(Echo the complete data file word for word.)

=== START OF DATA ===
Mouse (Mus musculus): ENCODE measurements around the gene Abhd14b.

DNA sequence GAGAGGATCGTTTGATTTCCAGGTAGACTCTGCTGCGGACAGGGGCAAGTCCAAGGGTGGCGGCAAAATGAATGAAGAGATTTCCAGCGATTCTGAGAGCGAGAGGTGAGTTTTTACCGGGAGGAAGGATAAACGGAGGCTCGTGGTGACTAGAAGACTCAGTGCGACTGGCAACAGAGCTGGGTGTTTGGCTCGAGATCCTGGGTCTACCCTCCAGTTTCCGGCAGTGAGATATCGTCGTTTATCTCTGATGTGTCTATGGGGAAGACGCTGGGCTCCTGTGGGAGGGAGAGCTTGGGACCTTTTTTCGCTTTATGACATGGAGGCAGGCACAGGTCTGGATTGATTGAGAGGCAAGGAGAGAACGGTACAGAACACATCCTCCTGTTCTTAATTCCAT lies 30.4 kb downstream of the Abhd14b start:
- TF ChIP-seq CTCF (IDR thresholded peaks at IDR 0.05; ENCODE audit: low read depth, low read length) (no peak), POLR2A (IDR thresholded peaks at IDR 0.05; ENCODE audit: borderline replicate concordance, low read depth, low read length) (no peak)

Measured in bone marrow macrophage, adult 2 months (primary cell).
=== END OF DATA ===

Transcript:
Mouse (Mus musculus): ENCODE measurements around the gene Abhd14b.

DNA sequence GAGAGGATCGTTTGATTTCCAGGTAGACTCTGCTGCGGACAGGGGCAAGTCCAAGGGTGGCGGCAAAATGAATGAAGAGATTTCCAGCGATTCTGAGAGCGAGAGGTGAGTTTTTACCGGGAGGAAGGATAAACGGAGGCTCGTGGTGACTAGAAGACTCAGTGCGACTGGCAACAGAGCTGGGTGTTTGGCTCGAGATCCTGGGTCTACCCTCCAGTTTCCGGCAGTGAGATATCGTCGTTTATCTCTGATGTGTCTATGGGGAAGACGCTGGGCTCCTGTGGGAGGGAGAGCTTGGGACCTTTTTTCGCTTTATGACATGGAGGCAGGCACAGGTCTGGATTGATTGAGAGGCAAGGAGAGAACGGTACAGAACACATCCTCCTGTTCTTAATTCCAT lies 30.4 kb downstream of the Abhd14b start:
- TF ChIP-seq CTCF (IDR thresholded peaks at IDR 0.05; ENCODE audit: low read depth, low read length) (no peak), POLR2A (IDR thresholded peaks at IDR 0.05; ENCODE audit: borderline replicate concordance, low read depth, low read length) (no peak)

Measured in bone marrow macrophage, adult 2 months (primary cell).